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Spit in a Tube To Diagnose Heart Attack

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A saliva test could fast track heart attack diagnosis, according to preliminary research presented today at ESC Congress 2020.1

The innovative technique requires patients to spit into a tube and provides results in 10 minutes, compared to at least one hour for the standard blood test.

Heart attacks need urgent diagnosis, followed by treatment to restore blood flow to blocked arteries. Diagnosis is based on symptoms (such as chest pain), an electrocardiogram (ECG) and a blood test for cardiac troponin, a protein released into the blood when the heart muscle is injured.

"There is a great need for a simple and rapid troponin test for patients with chest pain in the pre-hospital setting," said study author Dr. Roi Westreich of Soroka University Medical Centre, Beer Sheva, Israel. "Currently troponin testing uses blood samples. In this preliminary study we evaluated the feasibility of a novel method using saliva."

The purpose of the study was to see if cardiac troponin could be detected in the saliva of patients with heart muscle injury. Saliva samples underwent a unique processing procedure to remove highly abundant proteins.2 A total of 32 patients with heart muscle injury (i.e. they had a positive cardiac troponin blood test) and 13 healthy volunteers were requested to provide saliva samples by spitting into a collecting tube. Then, half of each sample was processed, and the other half remained in its natural state.

The researchers then tested the processed and unprocessed saliva samples for cardiac troponin. "Since no test has been developed for use on saliva, we had to use commercially available tests intended for whole blood, plasma, or serum, and adjust them for saliva examination," said Dr. Westreich.

For patients, the researchers compared the results from the saliva samples (processed and unprocessed) with the blood samples. There was strong agreement between the blood findings and the processed saliva, but not saliva in its natural state. Some 84% of the processed saliva samples tested positive for troponin, compared to just 6% of the unprocessed saliva.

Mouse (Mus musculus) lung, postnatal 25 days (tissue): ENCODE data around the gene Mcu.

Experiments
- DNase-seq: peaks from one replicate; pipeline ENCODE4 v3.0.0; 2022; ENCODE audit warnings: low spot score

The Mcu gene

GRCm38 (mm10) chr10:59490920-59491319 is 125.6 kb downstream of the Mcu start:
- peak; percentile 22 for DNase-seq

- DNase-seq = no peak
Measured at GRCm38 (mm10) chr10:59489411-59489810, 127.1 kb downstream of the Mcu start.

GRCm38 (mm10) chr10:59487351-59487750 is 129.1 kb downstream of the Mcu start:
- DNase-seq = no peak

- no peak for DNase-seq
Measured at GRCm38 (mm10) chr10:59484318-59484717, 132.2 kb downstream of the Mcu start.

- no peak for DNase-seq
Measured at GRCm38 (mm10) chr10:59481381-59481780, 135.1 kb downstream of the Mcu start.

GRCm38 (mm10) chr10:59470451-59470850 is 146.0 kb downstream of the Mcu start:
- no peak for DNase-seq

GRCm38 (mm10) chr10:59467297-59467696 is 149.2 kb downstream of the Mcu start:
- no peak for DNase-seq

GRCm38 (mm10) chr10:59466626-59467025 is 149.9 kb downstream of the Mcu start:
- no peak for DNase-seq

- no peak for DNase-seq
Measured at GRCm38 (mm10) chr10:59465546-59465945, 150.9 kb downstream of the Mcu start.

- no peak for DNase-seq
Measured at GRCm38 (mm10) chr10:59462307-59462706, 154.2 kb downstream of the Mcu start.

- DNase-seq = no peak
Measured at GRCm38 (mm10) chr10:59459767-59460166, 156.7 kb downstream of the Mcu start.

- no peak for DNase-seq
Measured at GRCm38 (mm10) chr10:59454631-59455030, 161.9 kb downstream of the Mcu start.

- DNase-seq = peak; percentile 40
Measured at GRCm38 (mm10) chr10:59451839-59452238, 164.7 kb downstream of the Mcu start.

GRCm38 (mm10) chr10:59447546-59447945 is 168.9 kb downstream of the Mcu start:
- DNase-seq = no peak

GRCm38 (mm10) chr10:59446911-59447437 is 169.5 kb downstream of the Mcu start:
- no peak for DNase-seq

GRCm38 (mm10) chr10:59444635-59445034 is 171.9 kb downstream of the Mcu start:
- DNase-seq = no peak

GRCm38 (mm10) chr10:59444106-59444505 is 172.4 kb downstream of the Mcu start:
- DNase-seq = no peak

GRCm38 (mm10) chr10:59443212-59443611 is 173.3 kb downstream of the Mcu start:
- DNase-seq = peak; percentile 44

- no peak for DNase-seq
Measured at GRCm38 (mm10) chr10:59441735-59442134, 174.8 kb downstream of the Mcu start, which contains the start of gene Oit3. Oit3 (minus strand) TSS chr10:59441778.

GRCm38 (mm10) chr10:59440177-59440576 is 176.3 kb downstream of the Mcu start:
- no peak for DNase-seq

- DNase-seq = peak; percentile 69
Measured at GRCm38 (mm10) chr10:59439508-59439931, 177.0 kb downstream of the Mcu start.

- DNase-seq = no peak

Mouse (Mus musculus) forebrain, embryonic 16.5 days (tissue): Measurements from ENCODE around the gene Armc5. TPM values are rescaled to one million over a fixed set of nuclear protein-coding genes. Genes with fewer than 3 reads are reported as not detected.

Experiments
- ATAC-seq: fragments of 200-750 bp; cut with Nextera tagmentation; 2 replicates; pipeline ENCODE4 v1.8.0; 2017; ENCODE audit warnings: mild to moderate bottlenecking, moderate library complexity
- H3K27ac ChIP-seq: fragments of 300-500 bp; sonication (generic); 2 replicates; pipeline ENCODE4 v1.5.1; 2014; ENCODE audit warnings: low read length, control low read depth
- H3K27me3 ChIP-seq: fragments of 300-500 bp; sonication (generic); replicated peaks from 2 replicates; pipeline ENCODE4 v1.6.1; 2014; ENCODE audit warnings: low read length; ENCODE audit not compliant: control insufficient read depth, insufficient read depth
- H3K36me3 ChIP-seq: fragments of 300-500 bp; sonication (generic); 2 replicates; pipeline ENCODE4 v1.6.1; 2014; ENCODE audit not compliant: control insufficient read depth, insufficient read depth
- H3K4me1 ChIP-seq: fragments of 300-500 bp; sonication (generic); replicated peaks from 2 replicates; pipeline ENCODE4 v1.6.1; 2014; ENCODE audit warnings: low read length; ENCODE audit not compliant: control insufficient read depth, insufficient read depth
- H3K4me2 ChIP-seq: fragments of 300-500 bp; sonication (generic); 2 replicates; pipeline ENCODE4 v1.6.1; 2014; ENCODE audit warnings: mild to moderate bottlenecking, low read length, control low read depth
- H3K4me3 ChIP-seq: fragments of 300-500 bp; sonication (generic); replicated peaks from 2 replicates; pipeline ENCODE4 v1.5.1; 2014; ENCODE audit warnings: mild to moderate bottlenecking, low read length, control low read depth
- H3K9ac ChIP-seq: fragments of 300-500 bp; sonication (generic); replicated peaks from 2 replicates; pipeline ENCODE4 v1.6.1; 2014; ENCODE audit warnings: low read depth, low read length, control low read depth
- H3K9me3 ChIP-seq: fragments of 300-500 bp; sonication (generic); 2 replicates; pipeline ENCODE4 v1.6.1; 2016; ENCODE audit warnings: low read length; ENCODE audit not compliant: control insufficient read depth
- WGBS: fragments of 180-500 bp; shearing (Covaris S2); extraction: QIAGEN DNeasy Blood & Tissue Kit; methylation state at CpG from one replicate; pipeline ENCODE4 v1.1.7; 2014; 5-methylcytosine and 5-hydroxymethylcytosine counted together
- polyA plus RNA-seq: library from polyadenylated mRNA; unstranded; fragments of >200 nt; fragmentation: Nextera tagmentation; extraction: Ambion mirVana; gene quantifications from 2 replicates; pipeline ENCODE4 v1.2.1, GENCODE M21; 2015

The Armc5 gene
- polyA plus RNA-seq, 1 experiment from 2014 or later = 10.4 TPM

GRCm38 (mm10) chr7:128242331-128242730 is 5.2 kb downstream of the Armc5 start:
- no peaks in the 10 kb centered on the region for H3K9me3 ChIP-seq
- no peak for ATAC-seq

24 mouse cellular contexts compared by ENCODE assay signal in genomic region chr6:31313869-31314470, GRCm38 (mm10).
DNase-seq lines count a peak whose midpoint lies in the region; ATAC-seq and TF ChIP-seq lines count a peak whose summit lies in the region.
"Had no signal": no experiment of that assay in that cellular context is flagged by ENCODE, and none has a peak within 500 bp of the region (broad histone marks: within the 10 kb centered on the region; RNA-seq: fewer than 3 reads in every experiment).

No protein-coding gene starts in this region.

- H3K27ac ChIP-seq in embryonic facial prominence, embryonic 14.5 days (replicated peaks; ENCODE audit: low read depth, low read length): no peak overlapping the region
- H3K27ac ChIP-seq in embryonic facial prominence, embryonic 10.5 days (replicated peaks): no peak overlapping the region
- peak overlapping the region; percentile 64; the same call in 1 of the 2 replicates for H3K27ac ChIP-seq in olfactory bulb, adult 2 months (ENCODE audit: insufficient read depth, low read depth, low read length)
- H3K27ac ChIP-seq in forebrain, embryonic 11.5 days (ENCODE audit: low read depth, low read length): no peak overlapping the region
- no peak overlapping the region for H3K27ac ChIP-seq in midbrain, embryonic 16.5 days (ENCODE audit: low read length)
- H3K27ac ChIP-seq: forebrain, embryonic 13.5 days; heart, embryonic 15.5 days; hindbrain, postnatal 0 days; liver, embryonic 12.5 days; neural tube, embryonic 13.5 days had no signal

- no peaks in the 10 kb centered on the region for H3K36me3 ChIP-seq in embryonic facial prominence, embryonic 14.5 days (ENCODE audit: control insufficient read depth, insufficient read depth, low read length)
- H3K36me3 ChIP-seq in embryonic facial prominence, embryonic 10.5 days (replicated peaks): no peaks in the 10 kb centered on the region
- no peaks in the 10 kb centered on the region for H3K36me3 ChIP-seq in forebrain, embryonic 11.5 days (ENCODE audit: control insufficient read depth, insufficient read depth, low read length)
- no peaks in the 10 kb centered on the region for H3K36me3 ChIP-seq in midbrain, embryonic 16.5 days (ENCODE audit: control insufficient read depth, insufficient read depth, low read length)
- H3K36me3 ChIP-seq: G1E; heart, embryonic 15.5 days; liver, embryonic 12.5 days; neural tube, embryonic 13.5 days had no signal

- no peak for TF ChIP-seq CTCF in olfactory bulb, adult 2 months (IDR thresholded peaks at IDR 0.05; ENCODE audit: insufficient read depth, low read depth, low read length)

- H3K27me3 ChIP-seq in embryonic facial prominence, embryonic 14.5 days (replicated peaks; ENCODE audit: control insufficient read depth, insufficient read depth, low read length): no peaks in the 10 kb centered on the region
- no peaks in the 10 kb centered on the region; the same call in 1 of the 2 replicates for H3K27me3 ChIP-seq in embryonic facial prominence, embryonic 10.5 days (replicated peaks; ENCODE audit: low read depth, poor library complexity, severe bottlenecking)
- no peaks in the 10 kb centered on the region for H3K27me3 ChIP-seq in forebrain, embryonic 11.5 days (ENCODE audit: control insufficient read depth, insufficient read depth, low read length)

Among healthy participants, no cardiac troponin was detected in the processed and unprocessed saliva samples.

Dr. Westreich said: "This early work shows the presence of cardiac troponin in the saliva of patients with myocardial injury. Further research is needed to determine how long troponin stays in the saliva after a heart attack. In addition, we need to know how many patients would erroneously be diagnosed with heart attack and how many cases would be missed."

The next steps in this research are to expand the number of patients being studied and create a prototype for a cardiac troponin test using saliva. "This prototype will be tailor-made for processed saliva and is expected to be more accurate than using a blood test on saliva," said Dr. Westreich. "It will be calibrated to show positive results when saliva troponin levels are higher than a certain threshold and show a yes/no result like a pregnancy test."


Abstract title: Development of saliva-based cTnI point-of-care test: a feasibility study.
2The processing procedure is called SHAPED - Saliva High Abundant Proteins Effective Depletion. 

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